- The Florida Senate Committee on Fiscal Policy unanimously advanced three key education bills as part of the “Learn Local” initiative, focusing on overhauling various elements of the state’s educational system.
- Proposed reforms include streamlining assessments, enhancing teacher recruitment, and delegating more authority to school superintendents.
- The bills received strong support from educators and stakeholders.
The Florida Senate Committee on Fiscal Policy unanimously advanced three education bills on Tuesday against the backdrop of widespread support from education officials.
The trio of measures — Senate Bills 7000, 7002, and 7004 — collectively referred to as the “Learn Local” initiative, aim to streamline various aspects of the educational system, including assessments and instructional protocols.
The most comprehensive of the three, SB 7004, addresses the deregulation of public school assessment and accountability by proposing changes in how schools measure student progress and implement improvement programs. The bill also enhances parental rights in education, eliminates certain high-stakes assessments, and introduces various options for school improvement programs.
SB 7000, meanwhile, focuses on enhancing teacher recruitment and retention and introduces flexibility in setting teacher salaries. The bill also simplifies the teacher certification process and provides incentives for teachers in high-need areas.
Senate Bill 7002 seeks to streamline administrative processes within school board administration. It simplifies school board rulemaking, delegates more authority to superintendents, and provides flexibility for making up days lost due to emergencies. The bill also transitions budget notices from newspapers to websites.
“When I hear this talking point that we are lowering the standards of education in the state of Florida, that is the furthest thing from the truth. There are facts of the matter and there are feelings on the matter,” said Sen. Corey Simon. “The fact of the matter is we will continue to push the envelope and increase the standard of education.”
During the meeting, amendments were proposed for each of the three bills; SB 7000’s amendments include the proposal of multi-year contracts for teachers and the use of federal funds for recruiting teachers in low-income areas. SB 7002’s amendments grant more authority to superintendents and allow the use of school zone infraction funds for hiring essential staff like bus drivers.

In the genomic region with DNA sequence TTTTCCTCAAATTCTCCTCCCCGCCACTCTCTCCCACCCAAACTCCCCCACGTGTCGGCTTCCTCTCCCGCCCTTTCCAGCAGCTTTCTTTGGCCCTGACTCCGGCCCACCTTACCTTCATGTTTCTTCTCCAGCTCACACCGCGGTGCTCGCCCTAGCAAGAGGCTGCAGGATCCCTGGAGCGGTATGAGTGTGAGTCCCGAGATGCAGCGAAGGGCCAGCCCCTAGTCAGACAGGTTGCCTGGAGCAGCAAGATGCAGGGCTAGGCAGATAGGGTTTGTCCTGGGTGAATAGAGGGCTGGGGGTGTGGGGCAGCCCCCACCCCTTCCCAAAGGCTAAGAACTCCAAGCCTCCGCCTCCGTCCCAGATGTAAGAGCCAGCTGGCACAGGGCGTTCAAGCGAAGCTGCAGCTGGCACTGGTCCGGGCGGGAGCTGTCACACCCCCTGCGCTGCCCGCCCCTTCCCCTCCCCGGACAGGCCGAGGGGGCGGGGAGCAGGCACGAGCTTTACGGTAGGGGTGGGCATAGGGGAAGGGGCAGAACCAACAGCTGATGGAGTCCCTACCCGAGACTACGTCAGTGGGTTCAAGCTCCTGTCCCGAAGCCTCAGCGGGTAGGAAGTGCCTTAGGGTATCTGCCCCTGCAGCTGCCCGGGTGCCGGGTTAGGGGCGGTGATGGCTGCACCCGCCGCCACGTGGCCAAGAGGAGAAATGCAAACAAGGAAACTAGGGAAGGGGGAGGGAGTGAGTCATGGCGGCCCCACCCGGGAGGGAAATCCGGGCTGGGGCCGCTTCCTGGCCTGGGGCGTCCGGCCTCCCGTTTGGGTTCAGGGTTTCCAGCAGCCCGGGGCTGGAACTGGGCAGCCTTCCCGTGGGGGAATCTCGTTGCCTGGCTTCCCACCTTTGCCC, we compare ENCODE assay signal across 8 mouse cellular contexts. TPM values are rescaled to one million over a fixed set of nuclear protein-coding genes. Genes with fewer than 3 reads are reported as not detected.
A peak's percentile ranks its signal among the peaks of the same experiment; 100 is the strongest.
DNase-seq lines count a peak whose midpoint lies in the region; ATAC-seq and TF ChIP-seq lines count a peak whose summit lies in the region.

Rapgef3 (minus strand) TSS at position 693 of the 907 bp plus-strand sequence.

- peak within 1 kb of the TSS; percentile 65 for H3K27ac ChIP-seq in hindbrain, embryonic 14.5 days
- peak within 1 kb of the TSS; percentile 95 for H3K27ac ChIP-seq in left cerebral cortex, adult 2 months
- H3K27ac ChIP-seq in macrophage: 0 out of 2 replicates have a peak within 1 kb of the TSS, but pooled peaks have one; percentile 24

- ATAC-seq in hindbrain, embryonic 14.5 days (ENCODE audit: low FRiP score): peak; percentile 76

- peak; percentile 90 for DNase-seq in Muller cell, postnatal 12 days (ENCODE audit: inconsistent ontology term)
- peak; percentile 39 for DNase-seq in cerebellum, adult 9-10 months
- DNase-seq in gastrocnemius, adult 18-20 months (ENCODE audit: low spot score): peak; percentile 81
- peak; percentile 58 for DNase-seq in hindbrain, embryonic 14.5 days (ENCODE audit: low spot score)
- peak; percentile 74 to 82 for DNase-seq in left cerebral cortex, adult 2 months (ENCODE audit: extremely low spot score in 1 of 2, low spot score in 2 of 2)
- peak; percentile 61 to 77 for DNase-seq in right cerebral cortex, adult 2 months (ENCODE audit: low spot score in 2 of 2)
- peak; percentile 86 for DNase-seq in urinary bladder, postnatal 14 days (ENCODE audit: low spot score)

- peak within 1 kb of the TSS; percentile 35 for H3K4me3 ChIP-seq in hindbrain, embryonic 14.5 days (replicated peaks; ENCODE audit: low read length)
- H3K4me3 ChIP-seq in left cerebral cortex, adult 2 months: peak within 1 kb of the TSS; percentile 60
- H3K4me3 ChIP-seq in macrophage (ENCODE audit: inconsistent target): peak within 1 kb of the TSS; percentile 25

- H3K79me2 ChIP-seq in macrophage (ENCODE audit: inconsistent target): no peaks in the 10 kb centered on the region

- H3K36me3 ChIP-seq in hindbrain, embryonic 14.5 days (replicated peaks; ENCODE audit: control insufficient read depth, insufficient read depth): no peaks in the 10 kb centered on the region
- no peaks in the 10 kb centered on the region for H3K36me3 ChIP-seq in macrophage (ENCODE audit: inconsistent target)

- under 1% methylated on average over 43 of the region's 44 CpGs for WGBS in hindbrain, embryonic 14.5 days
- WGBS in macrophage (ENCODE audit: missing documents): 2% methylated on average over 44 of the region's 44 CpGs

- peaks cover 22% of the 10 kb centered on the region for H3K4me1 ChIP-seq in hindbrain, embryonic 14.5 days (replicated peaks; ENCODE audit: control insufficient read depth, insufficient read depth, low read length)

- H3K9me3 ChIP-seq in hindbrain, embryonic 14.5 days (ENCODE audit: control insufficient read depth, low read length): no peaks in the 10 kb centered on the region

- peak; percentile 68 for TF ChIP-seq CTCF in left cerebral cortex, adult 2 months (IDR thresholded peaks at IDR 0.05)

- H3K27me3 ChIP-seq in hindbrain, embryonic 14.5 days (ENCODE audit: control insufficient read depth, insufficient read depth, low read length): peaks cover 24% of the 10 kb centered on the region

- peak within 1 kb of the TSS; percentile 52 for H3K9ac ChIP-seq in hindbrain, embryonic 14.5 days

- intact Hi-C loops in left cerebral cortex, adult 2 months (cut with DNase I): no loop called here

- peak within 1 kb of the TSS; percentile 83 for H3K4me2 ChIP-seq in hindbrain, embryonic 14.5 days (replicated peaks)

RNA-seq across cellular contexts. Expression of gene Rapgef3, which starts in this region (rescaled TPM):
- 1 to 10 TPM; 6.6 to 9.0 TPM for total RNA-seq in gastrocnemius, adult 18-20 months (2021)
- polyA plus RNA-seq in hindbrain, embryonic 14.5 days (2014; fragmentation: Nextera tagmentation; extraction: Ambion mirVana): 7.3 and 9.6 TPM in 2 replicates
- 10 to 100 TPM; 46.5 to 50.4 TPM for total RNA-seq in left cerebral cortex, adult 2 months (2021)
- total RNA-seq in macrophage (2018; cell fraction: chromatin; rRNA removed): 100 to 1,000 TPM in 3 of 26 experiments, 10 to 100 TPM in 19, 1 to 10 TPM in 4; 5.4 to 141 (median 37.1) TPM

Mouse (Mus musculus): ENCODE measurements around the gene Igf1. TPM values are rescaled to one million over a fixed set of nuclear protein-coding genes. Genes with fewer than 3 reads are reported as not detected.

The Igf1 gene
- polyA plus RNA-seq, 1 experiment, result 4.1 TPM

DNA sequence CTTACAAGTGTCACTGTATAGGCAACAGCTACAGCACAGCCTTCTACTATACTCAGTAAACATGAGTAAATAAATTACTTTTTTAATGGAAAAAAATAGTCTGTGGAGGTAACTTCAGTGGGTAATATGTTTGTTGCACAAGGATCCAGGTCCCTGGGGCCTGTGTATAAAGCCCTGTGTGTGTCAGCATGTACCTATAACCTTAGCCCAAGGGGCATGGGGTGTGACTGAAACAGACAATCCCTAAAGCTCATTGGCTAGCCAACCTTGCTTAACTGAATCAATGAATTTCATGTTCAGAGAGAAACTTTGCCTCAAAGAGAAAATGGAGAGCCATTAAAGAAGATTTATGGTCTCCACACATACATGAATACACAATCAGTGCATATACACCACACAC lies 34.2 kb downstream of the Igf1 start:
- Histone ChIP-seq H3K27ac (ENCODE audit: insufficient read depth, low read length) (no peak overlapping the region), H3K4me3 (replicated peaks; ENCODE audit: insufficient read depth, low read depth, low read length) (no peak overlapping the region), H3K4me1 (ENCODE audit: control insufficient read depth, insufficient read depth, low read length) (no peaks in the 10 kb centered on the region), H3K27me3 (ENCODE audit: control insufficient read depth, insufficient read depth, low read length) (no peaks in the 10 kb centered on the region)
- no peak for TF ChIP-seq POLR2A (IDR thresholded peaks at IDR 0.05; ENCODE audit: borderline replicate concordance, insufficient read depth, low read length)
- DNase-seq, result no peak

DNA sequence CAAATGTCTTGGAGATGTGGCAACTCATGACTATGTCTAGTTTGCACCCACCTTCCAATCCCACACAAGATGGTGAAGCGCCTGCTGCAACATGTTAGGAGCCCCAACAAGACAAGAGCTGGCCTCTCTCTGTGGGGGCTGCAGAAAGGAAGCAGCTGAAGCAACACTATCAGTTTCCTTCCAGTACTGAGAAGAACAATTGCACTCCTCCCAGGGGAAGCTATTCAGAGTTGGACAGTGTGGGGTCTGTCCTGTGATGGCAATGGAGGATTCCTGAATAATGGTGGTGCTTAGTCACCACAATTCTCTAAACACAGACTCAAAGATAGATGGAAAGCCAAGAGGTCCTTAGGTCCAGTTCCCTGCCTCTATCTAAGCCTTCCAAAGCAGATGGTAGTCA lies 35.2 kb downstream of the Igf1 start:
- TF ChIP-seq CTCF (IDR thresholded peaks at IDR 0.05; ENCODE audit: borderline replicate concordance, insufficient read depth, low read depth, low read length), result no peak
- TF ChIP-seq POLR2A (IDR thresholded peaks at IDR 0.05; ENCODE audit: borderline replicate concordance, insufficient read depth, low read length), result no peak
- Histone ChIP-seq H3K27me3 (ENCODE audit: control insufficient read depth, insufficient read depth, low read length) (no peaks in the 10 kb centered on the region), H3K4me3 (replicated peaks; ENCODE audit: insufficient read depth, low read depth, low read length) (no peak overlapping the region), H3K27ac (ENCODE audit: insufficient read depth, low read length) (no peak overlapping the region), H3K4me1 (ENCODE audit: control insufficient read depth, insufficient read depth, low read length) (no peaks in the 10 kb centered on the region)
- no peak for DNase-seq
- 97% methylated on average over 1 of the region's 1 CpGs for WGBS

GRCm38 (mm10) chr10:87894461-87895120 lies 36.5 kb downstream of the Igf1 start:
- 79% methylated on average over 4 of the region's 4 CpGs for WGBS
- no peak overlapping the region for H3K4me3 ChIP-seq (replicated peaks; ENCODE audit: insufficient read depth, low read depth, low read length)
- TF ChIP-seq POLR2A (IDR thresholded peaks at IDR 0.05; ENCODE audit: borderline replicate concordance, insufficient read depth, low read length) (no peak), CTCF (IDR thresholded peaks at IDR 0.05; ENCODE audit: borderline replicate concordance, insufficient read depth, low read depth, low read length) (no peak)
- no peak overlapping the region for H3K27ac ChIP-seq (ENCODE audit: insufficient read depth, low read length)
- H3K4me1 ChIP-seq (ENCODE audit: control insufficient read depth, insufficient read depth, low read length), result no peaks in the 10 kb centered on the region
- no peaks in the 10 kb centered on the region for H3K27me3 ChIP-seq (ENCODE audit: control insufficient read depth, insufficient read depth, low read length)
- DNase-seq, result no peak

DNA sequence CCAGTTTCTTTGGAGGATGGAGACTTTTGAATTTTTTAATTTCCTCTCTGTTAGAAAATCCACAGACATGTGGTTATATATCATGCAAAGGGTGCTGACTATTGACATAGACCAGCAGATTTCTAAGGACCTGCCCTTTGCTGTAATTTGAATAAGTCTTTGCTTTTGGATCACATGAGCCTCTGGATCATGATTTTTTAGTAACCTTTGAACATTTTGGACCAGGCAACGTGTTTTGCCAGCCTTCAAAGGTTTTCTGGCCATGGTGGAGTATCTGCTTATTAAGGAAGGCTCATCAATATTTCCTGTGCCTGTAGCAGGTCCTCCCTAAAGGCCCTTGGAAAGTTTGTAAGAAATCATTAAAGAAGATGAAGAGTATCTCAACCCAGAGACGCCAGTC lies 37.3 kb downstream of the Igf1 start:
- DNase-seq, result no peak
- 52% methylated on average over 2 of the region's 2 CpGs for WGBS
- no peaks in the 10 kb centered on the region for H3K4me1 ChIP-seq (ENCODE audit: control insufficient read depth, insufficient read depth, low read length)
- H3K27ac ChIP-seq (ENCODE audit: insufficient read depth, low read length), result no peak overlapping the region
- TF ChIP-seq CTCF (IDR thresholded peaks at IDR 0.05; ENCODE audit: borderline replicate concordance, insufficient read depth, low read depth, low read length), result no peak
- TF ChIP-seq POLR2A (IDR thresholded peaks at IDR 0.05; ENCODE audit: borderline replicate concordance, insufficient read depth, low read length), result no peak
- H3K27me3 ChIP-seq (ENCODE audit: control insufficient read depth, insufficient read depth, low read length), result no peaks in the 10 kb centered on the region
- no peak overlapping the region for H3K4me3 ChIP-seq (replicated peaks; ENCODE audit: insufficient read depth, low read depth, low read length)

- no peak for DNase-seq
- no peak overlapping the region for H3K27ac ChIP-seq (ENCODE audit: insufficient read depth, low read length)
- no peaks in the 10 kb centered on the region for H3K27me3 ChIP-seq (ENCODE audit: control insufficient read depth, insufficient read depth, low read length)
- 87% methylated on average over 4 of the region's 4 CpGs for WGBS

Senate Bill 7004’s amendments focus on increasing school districts’ control over student assessments and boosting parental involvement in educational decisions.
Throughout the meeting, educators, school board members, and union representatives voiced strong support for the bills, pointing to the need for practical pathways for student and educator success.
Patrick Strong, a paraprofessional from Okaloosa County, emphasized the necessity of SB 7002 in addressing staffing challenges, particularly in hiring essential school staff such as bus drivers.
“We are struggling in Okaloosa hiring teachers, paraprofessionals, custodians, skilled trades, and bus drivers,” Strong told the committee. “Let me urge support for allowing additional flexibility for the use of funds generated from school zone infractions.”
Hillsborough County School Board member Patty Rendon also expressed her district’s support for all three bills, asserting that deregulation will contribute to the success of public schools in the current educational landscape.
“Deregulation will expand the opportunities for students, teachers, and staff and to have vital public schools to be successful in its current educational landscape,” said Rendon. These bills are a huge step in the right direction.”
Ryan Kennedy from Florida Citizens Alliance told lawmakers that his organization supported the bevy of bills overall but suggested areas for further clarification and amendment, including the need for external annual forensic audits in large school districts.
“Overall, we are a supporter of this bill. We believe that there does need to be increased flexibility,” said Kennedy. “And then … we would encourage an amendment to have an external annual forensic audit and for the large school districts. This would be once a year and then every two or three years for smaller school districts.”
Moving forward, the bills appear poised to receive widespread bipartisan support in the Senate.